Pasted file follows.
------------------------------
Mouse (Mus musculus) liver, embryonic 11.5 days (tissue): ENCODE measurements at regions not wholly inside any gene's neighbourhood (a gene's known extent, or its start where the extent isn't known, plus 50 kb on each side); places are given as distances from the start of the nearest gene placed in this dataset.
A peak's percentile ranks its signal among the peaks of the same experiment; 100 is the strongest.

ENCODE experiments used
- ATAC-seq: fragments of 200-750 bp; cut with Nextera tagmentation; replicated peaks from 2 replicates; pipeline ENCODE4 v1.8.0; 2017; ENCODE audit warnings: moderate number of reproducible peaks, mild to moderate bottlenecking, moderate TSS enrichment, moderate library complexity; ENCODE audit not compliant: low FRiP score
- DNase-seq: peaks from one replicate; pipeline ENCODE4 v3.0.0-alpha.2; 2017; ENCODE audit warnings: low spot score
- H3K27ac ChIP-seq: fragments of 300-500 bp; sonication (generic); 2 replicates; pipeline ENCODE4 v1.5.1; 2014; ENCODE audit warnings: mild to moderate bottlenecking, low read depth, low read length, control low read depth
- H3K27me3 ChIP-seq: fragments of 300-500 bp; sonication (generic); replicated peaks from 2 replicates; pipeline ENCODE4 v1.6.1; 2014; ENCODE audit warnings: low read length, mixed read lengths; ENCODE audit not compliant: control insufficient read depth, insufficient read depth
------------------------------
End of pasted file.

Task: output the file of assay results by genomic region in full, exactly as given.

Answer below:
Mouse (Mus musculus) liver, embryonic 11.5 days (tissue): ENCODE measurements at regions not wholly inside any gene's neighbourhood (a gene's known extent, or its start where the extent isn't known, plus 50 kb on each side); places are given as distances from the start of the nearest gene placed in this dataset.
A peak's percentile ranks its signal among the peaks of the same experiment; 100 is the strongest.

ENCODE experiments used
- ATAC-seq: fragments of 200-750 bp; cut with Nextera tagmentation; replicated peaks from 2 replicates; pipeline ENCODE4 v1.8.0; 2017; ENCODE audit warnings: moderate number of reproducible peaks, mild to moderate bottlenecking, moderate TSS enrichment, moderate library complexity; ENCODE audit not compliant: low FRiP score
- DNase-seq: peaks from one replicate; pipeline ENCODE4 v3.0.0-alpha.2; 2017; ENCODE audit warnings: low spot score
- H3K27ac ChIP-seq: fragments of 300-500 bp; sonication (generic); 2 replicates; pipeline ENCODE4 v1.5.1; 2014; ENCODE audit warnings: mild to moderate bottlenecking, low read depth, low read length, control low read depth
- H3K27me3 ChIP-seq: fragments of 300-500 bp; sonication (generic); replicated peaks from 2 replicates; pipeline ENCODE4 v1.6.1; 2014; ENCODE audit warnings: low read length, mixed read lengths; ENCODE audit not compliant: control insufficient read depth, insufficient read depth